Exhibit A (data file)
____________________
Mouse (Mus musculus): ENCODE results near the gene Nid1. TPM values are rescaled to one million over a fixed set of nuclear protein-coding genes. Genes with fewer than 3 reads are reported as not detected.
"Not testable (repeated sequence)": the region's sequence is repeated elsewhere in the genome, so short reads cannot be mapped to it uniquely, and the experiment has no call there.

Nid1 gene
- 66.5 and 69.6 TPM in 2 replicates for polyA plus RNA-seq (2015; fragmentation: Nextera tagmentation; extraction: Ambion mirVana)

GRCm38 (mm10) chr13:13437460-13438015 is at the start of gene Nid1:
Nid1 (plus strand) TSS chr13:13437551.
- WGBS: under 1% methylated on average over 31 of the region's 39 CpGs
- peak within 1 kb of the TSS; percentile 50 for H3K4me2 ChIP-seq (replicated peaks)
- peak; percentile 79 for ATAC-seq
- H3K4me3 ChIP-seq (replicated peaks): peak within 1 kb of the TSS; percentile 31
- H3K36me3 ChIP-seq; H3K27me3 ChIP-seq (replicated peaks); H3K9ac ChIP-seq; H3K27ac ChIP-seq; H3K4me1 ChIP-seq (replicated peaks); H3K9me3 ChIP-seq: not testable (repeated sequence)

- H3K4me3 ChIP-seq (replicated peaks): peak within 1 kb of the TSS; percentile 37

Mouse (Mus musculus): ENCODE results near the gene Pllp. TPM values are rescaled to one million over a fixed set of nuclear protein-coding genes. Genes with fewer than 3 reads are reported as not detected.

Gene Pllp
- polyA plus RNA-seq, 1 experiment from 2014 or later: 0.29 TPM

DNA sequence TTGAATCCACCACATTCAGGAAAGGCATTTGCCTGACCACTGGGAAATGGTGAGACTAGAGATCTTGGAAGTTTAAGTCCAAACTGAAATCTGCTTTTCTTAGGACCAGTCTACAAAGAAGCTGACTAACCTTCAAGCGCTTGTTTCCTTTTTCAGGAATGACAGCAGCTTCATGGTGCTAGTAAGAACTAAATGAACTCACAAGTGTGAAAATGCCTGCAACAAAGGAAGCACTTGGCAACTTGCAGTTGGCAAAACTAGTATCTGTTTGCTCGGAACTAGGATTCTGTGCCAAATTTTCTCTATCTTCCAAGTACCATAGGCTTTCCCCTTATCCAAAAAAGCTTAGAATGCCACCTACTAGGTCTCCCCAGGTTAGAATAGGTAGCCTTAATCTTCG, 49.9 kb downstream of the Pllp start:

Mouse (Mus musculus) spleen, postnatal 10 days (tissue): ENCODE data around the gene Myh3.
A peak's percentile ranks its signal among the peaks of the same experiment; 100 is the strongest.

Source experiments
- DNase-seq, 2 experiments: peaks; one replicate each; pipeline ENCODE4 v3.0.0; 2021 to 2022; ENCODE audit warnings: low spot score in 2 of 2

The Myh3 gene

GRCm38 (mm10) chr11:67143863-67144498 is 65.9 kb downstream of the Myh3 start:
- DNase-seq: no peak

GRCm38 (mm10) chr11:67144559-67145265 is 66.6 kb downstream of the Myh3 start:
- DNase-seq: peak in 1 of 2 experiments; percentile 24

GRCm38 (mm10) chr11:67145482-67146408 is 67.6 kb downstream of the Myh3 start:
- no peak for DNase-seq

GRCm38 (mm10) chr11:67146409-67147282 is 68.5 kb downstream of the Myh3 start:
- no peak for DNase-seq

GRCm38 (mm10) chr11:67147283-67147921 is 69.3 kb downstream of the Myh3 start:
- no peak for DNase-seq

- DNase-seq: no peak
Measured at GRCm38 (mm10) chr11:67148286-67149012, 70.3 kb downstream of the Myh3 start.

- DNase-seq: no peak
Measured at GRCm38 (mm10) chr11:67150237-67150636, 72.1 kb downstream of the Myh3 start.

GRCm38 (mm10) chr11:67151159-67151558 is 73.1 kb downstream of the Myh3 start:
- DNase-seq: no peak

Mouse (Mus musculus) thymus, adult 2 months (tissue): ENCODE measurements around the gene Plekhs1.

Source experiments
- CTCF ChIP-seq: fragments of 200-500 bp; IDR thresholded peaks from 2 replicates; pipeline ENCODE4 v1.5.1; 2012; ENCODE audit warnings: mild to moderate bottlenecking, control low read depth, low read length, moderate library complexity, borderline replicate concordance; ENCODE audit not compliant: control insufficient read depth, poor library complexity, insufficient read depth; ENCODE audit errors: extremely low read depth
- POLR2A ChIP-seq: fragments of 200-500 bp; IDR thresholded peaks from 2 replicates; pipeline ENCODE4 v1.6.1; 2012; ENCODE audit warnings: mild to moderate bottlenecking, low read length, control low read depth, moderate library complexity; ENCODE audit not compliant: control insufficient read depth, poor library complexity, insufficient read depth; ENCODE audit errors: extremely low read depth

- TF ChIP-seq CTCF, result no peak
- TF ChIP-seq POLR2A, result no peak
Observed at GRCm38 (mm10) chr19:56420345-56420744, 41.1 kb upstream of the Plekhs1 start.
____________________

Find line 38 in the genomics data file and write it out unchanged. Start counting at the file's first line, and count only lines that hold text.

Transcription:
Mouse (Mus musculus) thymus, adult 2 months (tissue): ENCODE measurements around the gene Plekhs1.